Once you’ve done your initial cut on both sides, you’ll want to compare them to ensure they’re even. Comb your bangs down directly in front of your face and trim any uneven ends.
After that, it’s time to style. If you choose to use hot tools, a good blowout using a round brush is your best bet. This will help you see the cut more clearly so you can trim any loose ends. When you blow-dry your bangs, you can start by twisting the round brush under your bangs and in front of your face. Then, with the brush still underneath, take each section and blow-dry it while pulling the hair to the aligning side. Again, this will help nail the “swoosh” effect of the curtain bangs.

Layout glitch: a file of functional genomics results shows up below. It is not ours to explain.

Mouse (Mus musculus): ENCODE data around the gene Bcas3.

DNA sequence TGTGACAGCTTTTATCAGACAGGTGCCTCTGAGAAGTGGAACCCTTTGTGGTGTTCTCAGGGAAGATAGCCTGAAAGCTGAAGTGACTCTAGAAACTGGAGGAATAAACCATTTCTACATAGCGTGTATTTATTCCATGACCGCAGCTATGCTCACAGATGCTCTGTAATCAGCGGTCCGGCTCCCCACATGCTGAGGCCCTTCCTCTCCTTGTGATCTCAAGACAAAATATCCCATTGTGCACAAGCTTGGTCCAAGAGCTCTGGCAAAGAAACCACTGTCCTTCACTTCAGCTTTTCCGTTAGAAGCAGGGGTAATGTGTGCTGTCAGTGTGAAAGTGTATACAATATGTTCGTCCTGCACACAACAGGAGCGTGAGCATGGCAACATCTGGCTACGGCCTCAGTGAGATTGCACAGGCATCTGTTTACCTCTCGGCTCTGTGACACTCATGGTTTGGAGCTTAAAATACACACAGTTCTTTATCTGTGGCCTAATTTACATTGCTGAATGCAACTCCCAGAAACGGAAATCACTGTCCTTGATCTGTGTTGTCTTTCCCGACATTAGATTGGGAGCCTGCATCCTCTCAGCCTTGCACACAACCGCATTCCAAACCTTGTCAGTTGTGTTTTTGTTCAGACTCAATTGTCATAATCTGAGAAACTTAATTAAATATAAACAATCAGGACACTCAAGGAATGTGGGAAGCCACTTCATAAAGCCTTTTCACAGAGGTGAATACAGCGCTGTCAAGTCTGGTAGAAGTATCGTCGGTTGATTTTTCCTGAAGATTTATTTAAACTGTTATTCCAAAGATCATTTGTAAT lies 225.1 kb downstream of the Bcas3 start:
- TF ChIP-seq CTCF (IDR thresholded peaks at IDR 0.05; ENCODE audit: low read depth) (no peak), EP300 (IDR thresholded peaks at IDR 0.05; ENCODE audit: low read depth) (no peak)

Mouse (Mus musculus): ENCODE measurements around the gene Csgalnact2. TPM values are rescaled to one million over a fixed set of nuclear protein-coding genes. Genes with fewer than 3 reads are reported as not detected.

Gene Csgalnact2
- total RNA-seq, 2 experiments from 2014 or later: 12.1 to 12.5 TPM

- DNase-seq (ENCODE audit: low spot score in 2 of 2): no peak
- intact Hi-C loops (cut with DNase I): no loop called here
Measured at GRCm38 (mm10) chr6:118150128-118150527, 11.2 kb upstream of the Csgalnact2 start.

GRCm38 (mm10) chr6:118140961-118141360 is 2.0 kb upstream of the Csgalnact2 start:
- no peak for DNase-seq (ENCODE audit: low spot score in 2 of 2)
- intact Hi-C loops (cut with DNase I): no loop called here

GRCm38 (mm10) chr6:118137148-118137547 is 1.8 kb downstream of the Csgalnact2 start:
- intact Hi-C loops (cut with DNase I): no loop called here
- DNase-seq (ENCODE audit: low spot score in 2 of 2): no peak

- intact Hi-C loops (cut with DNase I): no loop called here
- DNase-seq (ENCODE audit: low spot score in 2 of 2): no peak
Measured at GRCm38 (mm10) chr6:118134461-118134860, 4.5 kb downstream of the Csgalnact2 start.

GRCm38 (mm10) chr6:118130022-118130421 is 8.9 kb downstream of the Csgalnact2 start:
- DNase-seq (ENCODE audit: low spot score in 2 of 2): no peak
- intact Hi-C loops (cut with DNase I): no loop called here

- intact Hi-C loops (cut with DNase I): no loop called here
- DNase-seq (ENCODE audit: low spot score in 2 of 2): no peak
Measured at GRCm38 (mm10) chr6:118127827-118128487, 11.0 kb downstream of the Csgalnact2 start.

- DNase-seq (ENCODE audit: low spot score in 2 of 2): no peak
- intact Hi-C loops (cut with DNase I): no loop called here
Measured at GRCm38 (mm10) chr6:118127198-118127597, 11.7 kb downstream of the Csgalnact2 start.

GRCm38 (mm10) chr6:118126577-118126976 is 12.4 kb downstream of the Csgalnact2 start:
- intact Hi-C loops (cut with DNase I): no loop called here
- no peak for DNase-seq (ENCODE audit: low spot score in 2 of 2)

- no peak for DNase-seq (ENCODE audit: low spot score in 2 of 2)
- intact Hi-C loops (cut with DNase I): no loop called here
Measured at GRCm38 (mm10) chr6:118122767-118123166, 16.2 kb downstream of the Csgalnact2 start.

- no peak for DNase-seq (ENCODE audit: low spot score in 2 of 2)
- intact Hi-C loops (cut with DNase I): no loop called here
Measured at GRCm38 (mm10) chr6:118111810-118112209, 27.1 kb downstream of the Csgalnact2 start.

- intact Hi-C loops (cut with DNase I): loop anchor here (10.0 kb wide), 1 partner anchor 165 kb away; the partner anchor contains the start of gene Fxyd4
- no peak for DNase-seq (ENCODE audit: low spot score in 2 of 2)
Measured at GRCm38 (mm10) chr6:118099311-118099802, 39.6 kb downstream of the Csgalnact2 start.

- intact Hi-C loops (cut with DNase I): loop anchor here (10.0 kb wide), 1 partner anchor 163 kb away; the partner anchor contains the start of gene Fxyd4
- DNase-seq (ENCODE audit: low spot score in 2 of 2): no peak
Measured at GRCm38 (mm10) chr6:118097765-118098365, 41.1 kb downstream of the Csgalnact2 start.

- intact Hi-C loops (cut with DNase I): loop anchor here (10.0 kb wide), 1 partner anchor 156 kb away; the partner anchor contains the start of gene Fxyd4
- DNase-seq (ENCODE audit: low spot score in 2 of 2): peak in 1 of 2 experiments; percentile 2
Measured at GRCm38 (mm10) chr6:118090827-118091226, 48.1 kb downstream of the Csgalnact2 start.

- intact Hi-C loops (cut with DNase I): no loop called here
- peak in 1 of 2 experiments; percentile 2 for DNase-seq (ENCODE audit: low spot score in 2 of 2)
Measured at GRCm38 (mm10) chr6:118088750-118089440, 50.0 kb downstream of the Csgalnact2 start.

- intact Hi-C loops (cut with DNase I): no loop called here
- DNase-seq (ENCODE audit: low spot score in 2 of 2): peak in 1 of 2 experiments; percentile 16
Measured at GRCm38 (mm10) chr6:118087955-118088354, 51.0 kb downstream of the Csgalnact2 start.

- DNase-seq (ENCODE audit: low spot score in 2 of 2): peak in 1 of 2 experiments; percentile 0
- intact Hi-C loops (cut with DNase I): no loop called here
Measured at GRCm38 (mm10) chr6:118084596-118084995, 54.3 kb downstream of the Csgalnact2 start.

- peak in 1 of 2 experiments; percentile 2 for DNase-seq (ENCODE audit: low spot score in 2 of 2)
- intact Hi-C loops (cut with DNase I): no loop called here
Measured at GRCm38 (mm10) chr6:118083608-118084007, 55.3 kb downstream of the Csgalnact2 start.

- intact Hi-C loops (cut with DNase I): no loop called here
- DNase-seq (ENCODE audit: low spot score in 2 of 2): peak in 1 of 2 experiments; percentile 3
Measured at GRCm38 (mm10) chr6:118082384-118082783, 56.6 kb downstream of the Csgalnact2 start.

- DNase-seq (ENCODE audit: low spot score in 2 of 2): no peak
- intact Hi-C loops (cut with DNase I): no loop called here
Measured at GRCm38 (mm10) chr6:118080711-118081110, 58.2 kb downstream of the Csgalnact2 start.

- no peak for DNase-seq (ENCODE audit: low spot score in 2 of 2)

If you’re cutting your curtain bangs for the first time, finish it off with some face-framing layers, Mondo says. You’ll want to do this step on dry hair, as demonstrated in his video. Trim the next-closest front sections of the hair (right behind the bangs) a bit shorter than your longest layer, going from shortest in the front to longest in the back. Imagine cutting down in a diagonal line.
This doesn’t need to be dramatic—just enough to add dimension and prevent a dramatic length change from bangs to your longest layers.